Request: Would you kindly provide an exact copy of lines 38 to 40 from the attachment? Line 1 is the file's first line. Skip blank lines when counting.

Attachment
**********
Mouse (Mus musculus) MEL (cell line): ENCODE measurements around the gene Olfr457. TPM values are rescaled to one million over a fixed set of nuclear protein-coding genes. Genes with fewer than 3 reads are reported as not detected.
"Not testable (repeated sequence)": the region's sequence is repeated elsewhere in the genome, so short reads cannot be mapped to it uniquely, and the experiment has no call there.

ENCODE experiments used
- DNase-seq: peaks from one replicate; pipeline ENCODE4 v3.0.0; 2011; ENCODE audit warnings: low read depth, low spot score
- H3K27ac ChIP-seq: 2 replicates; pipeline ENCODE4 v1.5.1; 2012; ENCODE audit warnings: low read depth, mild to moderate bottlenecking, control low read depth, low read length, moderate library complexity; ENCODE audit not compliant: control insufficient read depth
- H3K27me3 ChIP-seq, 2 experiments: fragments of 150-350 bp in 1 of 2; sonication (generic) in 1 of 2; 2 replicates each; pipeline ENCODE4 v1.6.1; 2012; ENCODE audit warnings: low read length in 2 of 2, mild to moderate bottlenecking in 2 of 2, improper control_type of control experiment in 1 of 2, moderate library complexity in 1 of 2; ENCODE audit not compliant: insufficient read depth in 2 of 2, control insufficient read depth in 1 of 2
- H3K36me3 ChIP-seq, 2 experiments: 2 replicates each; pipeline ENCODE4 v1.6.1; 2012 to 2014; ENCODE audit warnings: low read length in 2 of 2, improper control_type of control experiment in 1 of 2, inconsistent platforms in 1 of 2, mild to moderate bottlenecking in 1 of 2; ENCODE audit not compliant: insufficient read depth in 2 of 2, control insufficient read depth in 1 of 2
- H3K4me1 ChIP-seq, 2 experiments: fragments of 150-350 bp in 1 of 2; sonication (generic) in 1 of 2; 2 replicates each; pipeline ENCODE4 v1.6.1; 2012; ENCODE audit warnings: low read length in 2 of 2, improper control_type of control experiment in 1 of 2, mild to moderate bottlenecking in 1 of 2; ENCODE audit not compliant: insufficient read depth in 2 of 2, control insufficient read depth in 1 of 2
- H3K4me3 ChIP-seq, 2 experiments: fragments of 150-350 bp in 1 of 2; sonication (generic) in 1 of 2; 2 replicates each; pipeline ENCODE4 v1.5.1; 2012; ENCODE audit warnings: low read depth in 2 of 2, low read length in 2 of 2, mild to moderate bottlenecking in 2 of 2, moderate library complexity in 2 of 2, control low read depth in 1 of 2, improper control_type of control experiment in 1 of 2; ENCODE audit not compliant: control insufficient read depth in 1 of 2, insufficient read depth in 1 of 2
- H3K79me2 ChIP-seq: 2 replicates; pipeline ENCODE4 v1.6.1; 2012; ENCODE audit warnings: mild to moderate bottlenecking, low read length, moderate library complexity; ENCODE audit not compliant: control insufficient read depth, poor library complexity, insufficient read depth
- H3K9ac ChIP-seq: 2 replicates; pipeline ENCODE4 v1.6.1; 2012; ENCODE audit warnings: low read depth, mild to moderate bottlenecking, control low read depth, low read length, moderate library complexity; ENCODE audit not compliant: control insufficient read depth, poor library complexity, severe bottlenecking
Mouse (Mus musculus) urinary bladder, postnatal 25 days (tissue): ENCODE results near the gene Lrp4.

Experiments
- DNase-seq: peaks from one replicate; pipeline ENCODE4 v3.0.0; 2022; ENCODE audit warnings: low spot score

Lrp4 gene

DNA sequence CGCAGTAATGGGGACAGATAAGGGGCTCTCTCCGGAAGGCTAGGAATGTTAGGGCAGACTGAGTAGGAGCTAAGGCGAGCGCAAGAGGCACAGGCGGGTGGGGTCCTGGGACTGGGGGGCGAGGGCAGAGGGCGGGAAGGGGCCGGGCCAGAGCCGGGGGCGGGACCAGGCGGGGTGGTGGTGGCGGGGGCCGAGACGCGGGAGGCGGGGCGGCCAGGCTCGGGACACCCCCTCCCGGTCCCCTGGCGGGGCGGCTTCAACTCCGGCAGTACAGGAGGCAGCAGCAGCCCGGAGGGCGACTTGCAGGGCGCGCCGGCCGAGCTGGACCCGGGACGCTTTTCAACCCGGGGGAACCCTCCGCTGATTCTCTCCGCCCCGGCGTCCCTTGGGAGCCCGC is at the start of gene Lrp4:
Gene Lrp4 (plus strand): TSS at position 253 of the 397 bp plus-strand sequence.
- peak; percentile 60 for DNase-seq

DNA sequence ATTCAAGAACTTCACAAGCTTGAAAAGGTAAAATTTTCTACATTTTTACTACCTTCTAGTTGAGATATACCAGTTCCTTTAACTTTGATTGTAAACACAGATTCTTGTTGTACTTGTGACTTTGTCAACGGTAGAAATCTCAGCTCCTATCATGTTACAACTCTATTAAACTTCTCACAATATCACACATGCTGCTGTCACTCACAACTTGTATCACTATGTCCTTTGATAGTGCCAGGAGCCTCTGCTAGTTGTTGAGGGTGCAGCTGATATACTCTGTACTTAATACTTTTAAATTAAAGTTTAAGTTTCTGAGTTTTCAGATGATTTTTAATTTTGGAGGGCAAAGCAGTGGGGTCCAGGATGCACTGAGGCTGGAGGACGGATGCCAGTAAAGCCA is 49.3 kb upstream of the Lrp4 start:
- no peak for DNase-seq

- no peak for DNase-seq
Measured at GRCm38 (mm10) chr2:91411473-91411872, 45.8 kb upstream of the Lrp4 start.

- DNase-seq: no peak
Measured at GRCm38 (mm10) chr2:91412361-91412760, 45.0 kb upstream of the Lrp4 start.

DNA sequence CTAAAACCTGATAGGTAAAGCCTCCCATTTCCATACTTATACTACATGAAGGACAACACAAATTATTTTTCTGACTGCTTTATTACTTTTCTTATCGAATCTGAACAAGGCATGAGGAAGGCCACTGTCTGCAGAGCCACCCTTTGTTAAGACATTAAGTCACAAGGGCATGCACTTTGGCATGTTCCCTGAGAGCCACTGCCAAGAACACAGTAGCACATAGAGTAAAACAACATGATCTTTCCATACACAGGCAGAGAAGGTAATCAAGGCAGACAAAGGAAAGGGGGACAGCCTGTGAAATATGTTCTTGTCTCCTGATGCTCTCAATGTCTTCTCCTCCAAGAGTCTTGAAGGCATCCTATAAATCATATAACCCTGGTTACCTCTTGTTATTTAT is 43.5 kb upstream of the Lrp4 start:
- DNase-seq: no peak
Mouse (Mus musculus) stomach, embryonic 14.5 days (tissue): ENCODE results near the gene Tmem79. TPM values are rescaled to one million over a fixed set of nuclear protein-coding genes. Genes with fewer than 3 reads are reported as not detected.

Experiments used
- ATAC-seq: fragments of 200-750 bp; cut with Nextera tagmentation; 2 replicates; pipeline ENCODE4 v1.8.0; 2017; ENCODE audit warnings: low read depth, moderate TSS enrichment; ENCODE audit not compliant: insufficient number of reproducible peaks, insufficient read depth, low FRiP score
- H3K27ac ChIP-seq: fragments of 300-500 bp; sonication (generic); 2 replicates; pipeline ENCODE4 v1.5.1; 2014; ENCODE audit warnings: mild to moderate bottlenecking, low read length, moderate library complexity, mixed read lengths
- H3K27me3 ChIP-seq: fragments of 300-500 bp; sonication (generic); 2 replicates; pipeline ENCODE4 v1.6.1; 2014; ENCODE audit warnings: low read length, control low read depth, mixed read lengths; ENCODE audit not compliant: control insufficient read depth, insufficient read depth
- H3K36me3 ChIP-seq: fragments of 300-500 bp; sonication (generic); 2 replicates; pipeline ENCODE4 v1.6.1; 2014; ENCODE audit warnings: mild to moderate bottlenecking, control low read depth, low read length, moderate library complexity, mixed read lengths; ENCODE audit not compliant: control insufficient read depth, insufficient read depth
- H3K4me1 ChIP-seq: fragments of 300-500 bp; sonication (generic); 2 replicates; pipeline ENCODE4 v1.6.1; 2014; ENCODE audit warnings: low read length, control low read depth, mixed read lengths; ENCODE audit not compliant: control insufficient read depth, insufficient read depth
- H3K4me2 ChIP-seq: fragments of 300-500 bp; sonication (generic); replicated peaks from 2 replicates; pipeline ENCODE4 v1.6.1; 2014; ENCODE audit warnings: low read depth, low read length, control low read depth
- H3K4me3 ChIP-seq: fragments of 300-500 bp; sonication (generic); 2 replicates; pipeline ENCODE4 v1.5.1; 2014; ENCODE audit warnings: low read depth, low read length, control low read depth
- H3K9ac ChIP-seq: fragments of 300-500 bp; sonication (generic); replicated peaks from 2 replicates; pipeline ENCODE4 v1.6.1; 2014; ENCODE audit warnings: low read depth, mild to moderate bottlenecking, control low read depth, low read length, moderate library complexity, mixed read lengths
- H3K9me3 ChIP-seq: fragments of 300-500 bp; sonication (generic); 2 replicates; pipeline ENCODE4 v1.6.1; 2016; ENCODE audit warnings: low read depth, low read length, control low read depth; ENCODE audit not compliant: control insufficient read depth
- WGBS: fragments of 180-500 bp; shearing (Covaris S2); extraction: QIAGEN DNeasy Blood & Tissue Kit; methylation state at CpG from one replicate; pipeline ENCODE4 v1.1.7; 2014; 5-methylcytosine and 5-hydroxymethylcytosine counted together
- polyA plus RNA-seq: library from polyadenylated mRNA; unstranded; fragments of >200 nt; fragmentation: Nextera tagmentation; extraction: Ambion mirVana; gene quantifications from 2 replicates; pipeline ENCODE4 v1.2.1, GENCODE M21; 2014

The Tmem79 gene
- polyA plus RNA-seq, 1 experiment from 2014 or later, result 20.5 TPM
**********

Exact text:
- WGBS: fragments of 180-500 bp; shearing (Covaris S2); extraction: QIAGEN DNeasy Blood & Tissue Kit; methylation state at CpG from one replicate; pipeline ENCODE4 v1.1.7; 2014; 5-methylcytosine and 5-hydroxymethylcytosine counted together
- polyA plus RNA-seq: library from polyadenylated mRNA; unstranded; fragments of >200 nt; fragmentation: Nextera tagmentation; extraction: Ambion mirVana; gene quantifications from 2 replicates; pipeline ENCODE4 v1.2.1, GENCODE M21; 2014

The Tmem79 gene